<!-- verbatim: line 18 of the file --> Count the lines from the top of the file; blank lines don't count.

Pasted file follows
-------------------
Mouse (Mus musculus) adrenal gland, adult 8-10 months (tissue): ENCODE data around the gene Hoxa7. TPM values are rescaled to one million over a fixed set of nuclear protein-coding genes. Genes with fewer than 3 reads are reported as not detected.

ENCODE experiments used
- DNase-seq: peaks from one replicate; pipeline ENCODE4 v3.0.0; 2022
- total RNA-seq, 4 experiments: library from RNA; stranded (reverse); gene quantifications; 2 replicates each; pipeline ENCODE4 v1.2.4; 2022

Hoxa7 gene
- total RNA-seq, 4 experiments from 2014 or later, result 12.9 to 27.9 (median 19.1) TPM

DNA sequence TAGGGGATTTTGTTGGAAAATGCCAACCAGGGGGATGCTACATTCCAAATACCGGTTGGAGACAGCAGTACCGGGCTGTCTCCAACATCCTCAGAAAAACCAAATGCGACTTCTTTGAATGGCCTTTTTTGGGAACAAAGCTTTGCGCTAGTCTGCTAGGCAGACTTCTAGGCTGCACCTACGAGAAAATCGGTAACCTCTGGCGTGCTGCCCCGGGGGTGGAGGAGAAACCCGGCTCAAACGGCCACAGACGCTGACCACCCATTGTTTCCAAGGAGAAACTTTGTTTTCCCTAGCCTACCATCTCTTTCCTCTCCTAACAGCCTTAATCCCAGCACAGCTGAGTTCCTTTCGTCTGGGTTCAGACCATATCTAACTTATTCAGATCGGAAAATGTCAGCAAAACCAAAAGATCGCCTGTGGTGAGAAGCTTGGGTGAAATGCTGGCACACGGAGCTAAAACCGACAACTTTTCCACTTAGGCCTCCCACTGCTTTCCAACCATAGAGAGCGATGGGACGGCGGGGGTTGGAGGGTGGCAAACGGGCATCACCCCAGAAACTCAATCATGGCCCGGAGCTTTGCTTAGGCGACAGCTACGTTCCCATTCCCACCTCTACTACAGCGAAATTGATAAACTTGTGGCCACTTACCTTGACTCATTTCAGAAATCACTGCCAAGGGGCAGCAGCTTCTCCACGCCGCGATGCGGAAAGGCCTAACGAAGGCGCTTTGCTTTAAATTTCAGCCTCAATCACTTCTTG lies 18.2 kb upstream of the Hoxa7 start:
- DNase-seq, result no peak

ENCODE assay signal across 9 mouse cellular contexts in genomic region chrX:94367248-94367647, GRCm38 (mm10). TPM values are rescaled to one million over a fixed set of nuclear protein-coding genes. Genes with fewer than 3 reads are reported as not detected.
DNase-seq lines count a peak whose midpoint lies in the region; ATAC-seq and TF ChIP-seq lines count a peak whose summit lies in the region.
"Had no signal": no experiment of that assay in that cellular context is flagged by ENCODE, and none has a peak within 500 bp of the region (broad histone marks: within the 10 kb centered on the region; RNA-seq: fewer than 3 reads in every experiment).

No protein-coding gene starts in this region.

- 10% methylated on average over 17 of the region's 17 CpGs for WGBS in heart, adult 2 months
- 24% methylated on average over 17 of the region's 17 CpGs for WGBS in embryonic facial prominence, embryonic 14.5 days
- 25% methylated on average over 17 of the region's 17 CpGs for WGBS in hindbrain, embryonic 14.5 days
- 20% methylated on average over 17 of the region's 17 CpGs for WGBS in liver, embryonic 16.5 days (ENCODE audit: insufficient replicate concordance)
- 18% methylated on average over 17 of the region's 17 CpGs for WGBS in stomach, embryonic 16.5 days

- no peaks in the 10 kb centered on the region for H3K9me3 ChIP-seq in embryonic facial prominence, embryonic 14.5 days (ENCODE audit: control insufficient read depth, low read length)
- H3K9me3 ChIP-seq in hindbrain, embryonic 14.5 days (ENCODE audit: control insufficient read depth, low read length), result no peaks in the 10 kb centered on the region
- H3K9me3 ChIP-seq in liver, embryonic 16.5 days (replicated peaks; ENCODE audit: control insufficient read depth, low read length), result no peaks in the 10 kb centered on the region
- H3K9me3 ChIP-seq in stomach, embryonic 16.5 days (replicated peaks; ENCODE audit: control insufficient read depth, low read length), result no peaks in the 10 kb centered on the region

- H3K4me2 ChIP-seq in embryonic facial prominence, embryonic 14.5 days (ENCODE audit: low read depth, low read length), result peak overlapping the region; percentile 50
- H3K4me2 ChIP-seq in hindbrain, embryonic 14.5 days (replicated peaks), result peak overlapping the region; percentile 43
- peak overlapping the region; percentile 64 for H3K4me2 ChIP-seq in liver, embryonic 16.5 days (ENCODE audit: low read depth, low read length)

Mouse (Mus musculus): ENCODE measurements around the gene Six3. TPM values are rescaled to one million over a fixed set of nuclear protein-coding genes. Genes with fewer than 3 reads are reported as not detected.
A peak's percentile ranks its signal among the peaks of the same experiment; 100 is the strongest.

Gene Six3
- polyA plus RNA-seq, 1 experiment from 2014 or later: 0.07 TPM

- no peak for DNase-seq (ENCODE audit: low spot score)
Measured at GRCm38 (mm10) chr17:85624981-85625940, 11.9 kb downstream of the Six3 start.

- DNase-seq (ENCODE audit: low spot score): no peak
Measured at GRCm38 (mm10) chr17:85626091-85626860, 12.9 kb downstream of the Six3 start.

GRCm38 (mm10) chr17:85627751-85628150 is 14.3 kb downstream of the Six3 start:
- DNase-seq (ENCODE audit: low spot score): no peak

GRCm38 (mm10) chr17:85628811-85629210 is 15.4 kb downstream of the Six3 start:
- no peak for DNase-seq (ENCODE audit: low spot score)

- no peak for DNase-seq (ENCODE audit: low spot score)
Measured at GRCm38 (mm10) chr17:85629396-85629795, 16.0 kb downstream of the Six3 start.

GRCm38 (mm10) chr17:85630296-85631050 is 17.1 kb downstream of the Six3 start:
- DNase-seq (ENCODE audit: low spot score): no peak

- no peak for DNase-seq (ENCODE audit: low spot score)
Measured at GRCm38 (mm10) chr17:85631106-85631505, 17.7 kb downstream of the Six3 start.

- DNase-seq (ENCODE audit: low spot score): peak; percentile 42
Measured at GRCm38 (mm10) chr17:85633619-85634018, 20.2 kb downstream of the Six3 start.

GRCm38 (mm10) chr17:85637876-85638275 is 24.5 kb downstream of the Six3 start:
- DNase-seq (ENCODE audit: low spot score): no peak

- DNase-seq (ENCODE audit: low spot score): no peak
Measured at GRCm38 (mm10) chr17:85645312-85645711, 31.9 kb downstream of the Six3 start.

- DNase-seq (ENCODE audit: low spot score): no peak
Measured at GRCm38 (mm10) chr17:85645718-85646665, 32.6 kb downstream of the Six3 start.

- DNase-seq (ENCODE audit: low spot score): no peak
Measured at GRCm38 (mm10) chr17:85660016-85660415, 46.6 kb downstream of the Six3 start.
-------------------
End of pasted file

- no peaks in the 10 kb centered on the region for H3K9me3 ChIP-seq in embryonic facial prominence, embryonic 14.5 days (ENCODE audit: control insufficient read depth, low read length)